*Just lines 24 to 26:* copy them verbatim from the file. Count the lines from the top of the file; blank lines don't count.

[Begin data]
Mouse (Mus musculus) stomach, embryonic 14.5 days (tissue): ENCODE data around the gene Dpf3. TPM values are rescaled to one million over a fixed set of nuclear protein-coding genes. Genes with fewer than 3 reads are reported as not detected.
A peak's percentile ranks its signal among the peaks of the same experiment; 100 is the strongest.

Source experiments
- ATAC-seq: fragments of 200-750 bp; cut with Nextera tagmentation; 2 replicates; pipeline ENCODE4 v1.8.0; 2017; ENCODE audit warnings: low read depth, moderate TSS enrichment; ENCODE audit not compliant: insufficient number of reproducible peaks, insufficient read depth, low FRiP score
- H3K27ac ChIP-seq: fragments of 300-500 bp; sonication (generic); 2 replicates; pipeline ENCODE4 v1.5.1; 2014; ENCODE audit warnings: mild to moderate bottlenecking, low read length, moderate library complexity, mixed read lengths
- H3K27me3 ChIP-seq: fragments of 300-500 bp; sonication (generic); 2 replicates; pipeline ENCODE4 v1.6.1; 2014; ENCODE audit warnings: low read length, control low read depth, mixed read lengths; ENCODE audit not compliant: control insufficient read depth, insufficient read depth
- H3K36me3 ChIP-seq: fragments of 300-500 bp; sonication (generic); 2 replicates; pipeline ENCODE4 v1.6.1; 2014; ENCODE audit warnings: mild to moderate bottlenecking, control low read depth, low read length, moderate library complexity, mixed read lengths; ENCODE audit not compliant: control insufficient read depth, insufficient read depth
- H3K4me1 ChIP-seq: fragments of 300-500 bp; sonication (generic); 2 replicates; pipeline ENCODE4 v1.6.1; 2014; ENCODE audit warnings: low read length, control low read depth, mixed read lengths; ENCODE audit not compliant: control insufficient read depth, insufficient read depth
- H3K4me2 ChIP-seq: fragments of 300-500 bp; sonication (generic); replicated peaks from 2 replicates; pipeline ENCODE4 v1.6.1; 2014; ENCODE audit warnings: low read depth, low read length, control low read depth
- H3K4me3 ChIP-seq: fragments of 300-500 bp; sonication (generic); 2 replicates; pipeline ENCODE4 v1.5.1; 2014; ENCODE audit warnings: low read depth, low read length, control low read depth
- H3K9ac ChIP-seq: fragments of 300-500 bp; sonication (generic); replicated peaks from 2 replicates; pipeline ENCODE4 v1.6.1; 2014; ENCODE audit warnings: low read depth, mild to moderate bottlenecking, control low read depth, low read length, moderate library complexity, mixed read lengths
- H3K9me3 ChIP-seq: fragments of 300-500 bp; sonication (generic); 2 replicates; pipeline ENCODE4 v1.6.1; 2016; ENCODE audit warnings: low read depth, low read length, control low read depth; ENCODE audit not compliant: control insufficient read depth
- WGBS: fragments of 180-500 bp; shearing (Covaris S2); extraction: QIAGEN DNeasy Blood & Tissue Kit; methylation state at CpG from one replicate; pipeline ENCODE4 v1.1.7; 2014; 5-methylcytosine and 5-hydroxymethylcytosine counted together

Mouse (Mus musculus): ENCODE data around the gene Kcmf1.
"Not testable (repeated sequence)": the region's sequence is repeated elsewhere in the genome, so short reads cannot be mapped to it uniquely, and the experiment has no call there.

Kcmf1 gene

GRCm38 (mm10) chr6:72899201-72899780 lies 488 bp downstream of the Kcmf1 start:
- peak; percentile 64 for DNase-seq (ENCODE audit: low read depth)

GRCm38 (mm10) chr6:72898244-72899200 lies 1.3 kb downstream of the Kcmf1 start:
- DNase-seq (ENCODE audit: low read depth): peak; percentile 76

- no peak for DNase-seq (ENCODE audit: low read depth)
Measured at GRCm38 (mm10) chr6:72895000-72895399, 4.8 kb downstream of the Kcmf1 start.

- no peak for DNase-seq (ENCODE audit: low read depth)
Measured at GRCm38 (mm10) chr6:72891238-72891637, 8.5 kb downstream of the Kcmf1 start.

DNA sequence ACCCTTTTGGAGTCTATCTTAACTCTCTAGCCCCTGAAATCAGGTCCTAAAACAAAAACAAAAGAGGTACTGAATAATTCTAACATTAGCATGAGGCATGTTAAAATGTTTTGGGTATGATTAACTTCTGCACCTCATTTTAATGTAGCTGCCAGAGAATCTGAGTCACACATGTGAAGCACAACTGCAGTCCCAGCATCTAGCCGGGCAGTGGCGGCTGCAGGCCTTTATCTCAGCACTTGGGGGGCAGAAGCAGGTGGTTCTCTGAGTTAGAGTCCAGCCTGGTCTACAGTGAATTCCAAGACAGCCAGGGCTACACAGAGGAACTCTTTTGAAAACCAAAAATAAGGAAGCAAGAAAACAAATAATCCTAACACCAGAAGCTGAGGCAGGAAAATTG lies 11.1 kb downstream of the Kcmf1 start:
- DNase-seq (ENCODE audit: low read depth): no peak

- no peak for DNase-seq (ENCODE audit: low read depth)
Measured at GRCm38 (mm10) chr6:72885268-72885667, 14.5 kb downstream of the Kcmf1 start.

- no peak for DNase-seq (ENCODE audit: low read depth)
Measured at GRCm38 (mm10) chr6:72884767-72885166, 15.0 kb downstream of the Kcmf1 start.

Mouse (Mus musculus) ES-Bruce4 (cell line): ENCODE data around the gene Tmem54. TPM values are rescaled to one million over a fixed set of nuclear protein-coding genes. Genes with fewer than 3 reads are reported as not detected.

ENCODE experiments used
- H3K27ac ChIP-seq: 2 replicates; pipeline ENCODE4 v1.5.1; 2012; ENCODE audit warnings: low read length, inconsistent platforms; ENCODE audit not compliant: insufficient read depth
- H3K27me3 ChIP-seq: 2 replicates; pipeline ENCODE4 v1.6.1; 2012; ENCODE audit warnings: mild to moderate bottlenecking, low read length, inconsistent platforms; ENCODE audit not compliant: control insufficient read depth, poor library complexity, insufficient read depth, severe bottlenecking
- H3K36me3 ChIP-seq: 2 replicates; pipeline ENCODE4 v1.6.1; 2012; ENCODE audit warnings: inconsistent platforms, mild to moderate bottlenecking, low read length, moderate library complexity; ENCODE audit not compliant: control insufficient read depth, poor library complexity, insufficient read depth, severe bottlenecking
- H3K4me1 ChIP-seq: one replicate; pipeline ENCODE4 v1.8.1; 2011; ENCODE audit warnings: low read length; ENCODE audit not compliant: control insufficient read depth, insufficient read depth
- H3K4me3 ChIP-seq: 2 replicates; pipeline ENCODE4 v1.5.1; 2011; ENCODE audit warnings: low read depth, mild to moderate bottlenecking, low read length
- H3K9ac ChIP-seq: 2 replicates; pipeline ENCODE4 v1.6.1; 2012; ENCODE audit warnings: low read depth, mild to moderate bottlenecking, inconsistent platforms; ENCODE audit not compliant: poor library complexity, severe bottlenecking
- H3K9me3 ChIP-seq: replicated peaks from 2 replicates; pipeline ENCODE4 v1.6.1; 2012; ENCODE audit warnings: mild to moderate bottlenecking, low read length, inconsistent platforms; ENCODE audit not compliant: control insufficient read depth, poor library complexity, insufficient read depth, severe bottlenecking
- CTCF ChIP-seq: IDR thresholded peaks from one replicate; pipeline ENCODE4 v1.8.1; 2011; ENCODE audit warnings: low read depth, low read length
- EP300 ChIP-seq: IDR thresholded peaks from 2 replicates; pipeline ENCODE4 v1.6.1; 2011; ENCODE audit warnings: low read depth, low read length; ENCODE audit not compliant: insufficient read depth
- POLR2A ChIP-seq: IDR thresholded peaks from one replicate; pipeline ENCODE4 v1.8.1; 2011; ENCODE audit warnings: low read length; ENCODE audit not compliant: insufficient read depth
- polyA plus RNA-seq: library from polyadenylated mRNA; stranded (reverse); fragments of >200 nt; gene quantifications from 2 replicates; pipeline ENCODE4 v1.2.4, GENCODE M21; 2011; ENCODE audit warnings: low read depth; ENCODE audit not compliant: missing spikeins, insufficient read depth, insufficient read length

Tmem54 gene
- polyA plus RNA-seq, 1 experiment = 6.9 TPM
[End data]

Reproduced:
Measured at GRCm38 (mm10) chr6:72891238-72891637, 8.5 kb downstream of the Kcmf1 start.

DNA sequence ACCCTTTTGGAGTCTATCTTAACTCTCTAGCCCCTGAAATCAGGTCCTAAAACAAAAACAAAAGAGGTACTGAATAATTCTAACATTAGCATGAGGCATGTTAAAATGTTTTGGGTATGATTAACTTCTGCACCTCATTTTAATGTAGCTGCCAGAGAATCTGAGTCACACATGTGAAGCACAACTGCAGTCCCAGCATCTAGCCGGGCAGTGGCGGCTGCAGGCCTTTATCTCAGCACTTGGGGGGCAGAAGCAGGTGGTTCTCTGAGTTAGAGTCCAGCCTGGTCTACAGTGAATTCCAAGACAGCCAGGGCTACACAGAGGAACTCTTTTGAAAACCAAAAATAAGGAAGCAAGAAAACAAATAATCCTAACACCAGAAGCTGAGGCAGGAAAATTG lies 11.1 kb downstream of the Kcmf1 start:
- DNase-seq (ENCODE audit: low read depth): no peak